|To estimate the fruit of virtue by that imaginary knowledge of it which is acquired by mere definition, is very much the same as if one were to estimate the nature of fire from a fire painted on the wall. . . . Every vital good is perceived and judged by life and sense. . . . . If you have ever been this, you have seen this.|
Quoted by Ernst Cassirer,The Platonic Renaissance in England (1932), Eng. transl. Pettegrove 1953 p. 28.
John Worthington to Henry More, January 1669
'The Socinian Treatises are (they say) printed in 6 of 7 Folios.'
From THE PLATONIC RENAISSANCE IN ENGLAND, 1932 by Ernst Cassirer
... It is in no sense an aversion to the experimental philosophy in itself which incites the Cambridge men to this controversy. They showed a lively sympathy towards experimental research and the dissemination of scientific knowledge. Cudworth and More were both members of the Royal Society, and Joseph Glanvill set forth in his writing, Plus Ultra, a sort of philosophic programme for the endeavours of the Royal Society and attempted a broadly methodological defence of its research ideal. The contrast is here distinctly pointed out between the ideal of research and the contemplation which supposes that it can grasp and construe nature through concepts alone ; and the decision comes out entirely in favour of the experimental as opposed to the merely 'notional' way.1 If Glanvill in his work points to Robert Boyle and sees in him the true leader towards a new and more profound form of natural science, More too shared this scientific appreciation of Boyle, with whom he likewise was personally acquainted.2 Hence it is not the rights of experience that the Cambridge men contest, it is rather a certain philosophic narrowing of the concept of experience against which their protest is directed. What they advocate is a concept of experience which does not stand in a one-sided orientation to natural science, but which does justice to experience in all its functions, which beside scientific experience leaves a place for 'spiritual' or intellectual experience. To scientific induction, as set forth by Bacon, they oppose the rights of moral and religious experience. Such experience is neglected and debased, if, as does empiricism, one recognises experience only in the form of sense-perception and considers it as valid only in this form. There is experience not only of the sensible and the corporeal, but also of the spiritual and intellectual ; (etc).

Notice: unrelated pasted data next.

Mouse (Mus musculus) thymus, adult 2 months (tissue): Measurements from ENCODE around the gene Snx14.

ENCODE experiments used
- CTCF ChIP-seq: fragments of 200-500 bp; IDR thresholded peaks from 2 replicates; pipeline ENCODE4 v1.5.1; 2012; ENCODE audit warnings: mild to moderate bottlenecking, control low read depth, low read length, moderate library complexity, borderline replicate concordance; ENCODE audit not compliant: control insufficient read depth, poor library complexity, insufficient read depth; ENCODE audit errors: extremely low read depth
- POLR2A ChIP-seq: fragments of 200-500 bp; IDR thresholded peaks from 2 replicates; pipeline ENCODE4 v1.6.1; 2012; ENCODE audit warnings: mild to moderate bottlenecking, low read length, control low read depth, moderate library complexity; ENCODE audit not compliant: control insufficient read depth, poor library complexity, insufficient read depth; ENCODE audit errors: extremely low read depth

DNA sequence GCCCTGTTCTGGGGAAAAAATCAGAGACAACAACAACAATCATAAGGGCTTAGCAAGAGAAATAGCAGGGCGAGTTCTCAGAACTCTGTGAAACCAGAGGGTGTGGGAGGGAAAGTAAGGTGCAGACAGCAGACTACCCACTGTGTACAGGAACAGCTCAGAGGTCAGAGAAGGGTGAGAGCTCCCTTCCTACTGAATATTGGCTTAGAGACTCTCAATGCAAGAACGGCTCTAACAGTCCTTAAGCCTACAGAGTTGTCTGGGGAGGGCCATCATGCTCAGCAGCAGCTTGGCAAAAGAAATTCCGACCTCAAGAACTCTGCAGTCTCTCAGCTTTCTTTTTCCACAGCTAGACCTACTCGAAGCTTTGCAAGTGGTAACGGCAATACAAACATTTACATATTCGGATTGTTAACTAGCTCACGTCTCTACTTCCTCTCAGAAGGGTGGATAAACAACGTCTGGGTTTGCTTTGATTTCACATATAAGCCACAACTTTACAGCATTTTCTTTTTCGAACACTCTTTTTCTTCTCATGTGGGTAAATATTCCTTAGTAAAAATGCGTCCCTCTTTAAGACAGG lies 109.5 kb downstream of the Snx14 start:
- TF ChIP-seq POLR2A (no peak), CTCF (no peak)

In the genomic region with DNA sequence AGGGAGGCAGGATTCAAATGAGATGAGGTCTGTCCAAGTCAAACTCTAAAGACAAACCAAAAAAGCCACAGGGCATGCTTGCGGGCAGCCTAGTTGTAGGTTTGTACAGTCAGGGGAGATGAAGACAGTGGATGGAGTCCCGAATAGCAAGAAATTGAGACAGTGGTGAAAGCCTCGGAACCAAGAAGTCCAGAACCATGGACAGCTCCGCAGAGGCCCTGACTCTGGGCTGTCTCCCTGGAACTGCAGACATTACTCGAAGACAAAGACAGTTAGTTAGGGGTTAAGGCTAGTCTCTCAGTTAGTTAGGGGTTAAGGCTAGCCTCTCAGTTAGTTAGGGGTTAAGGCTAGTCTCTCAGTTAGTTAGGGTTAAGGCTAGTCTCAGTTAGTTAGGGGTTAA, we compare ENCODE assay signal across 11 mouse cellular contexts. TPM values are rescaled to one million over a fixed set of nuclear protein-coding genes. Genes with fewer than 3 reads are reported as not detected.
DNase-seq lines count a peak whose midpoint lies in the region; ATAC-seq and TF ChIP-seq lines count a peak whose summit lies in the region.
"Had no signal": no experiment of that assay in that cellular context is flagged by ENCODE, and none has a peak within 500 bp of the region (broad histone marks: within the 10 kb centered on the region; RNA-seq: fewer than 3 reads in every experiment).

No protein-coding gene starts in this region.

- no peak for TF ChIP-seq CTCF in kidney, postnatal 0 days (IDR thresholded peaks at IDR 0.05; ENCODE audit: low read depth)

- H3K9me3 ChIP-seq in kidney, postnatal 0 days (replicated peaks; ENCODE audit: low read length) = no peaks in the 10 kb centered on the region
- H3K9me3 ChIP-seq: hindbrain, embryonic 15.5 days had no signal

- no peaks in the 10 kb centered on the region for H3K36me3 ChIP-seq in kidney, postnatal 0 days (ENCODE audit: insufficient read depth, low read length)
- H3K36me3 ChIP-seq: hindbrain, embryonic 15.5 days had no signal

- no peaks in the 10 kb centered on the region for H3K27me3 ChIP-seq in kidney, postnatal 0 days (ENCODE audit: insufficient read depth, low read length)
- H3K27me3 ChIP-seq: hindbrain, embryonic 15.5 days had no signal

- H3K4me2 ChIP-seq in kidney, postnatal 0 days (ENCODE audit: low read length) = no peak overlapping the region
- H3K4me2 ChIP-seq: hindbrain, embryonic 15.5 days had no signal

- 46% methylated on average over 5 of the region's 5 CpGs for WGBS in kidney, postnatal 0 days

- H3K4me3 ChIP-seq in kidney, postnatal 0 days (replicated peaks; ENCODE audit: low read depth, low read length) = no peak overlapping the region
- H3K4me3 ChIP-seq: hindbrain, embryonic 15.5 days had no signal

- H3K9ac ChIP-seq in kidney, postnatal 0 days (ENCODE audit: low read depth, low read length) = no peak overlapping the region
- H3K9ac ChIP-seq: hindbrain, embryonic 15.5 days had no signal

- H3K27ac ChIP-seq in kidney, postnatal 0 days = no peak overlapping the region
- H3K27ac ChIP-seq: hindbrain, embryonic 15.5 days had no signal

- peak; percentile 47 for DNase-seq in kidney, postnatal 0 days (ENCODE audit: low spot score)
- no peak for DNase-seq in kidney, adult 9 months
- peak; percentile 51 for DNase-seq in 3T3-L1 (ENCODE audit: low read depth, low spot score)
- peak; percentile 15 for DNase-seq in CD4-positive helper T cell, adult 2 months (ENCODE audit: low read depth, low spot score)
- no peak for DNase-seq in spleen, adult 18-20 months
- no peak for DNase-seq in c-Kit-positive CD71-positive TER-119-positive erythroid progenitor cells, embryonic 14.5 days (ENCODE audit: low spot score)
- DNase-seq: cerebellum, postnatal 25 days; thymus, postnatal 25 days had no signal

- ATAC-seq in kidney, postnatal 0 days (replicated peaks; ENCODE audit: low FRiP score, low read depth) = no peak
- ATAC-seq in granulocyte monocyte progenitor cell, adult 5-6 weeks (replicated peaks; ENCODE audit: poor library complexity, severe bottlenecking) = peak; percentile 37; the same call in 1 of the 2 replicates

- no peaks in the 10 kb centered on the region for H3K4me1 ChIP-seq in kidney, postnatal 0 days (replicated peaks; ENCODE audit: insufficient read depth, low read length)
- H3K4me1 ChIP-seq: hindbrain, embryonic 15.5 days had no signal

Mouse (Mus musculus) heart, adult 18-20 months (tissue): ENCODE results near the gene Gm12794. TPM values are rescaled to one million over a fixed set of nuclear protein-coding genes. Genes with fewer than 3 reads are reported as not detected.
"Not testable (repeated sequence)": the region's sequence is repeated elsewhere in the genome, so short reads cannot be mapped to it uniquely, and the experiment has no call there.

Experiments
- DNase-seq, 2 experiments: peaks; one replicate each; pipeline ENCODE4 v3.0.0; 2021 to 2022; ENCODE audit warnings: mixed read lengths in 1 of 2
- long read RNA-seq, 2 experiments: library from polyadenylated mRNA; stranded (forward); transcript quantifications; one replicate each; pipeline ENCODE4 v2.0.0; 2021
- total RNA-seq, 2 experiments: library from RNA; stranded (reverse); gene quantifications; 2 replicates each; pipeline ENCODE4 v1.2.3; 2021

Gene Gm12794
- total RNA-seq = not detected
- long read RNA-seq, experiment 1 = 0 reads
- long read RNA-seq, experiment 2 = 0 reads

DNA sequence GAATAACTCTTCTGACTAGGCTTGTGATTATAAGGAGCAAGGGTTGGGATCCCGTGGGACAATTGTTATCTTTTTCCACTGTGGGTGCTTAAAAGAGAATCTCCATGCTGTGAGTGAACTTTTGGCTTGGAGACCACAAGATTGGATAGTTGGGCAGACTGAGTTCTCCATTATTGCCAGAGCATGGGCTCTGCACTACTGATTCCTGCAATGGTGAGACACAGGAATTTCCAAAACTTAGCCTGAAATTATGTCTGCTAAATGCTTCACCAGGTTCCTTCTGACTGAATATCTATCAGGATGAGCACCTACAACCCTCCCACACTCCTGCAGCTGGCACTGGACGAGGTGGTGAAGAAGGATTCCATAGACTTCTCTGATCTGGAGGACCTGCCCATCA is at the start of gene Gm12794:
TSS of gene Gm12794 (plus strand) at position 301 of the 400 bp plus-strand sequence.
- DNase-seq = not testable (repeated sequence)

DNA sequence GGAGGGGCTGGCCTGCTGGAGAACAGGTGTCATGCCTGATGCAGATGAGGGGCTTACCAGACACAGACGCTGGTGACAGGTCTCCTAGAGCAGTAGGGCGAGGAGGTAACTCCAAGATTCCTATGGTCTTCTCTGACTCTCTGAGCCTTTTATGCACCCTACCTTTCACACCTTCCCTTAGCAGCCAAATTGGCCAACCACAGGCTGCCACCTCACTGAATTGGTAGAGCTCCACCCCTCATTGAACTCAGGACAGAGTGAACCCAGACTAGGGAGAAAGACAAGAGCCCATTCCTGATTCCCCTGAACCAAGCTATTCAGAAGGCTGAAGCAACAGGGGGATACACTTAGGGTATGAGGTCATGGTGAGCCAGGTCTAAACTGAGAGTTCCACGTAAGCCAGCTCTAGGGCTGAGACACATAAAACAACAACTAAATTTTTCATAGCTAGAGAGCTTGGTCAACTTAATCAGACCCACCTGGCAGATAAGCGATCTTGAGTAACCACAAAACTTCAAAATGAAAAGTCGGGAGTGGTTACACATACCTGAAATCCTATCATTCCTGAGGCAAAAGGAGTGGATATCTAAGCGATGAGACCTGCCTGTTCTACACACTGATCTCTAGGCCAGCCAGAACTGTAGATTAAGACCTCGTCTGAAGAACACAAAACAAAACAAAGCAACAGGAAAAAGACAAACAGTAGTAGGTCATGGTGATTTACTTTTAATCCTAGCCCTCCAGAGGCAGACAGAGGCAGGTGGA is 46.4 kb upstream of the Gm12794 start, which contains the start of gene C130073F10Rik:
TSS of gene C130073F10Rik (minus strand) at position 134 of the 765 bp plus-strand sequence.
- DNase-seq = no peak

Page created 22 December 2003
Last updated 24 November 2004
W. Paul Tabaka